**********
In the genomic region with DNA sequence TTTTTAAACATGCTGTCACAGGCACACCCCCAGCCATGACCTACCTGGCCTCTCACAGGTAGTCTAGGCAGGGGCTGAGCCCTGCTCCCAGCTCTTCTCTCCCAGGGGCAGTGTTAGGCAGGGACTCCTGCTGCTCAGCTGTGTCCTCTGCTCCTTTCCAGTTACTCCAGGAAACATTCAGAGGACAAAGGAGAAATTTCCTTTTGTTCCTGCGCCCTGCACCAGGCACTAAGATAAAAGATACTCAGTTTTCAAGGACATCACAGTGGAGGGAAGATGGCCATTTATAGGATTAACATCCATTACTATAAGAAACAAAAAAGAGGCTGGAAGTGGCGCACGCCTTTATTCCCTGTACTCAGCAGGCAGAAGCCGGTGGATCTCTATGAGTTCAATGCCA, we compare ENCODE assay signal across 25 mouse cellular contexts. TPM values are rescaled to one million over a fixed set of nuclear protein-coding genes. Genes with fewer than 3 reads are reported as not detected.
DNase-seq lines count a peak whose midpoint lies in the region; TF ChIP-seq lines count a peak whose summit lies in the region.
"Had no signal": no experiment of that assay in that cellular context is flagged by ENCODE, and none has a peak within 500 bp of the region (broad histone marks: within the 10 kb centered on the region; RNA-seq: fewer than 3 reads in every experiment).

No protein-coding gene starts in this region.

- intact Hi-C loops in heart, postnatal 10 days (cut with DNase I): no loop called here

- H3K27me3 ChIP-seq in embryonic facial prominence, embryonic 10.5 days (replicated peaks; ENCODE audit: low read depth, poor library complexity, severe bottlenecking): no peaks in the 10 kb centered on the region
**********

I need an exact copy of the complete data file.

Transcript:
In the genomic region with DNA sequence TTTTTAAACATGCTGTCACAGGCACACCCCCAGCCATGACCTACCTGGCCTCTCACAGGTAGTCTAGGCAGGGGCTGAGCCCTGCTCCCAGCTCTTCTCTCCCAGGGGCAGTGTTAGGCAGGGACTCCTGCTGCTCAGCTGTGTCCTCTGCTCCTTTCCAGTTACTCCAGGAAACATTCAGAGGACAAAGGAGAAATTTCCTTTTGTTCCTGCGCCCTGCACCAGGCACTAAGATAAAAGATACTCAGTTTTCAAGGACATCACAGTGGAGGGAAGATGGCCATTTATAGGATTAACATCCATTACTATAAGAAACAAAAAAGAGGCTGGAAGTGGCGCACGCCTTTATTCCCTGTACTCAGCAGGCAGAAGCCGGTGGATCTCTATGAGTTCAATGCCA, we compare ENCODE assay signal across 25 mouse cellular contexts. TPM values are rescaled to one million over a fixed set of nuclear protein-coding genes. Genes with fewer than 3 reads are reported as not detected.
DNase-seq lines count a peak whose midpoint lies in the region; TF ChIP-seq lines count a peak whose summit lies in the region.
"Had no signal": no experiment of that assay in that cellular context is flagged by ENCODE, and none has a peak within 500 bp of the region (broad histone marks: within the 10 kb centered on the region; RNA-seq: fewer than 3 reads in every experiment).

No protein-coding gene starts in this region.

- intact Hi-C loops in heart, postnatal 10 days (cut with DNase I): no loop called here

- H3K27me3 ChIP-seq in embryonic facial prominence, embryonic 10.5 days (replicated peaks; ENCODE audit: low read depth, poor library complexity, severe bottlenecking): no peaks in the 10 kb centered on the region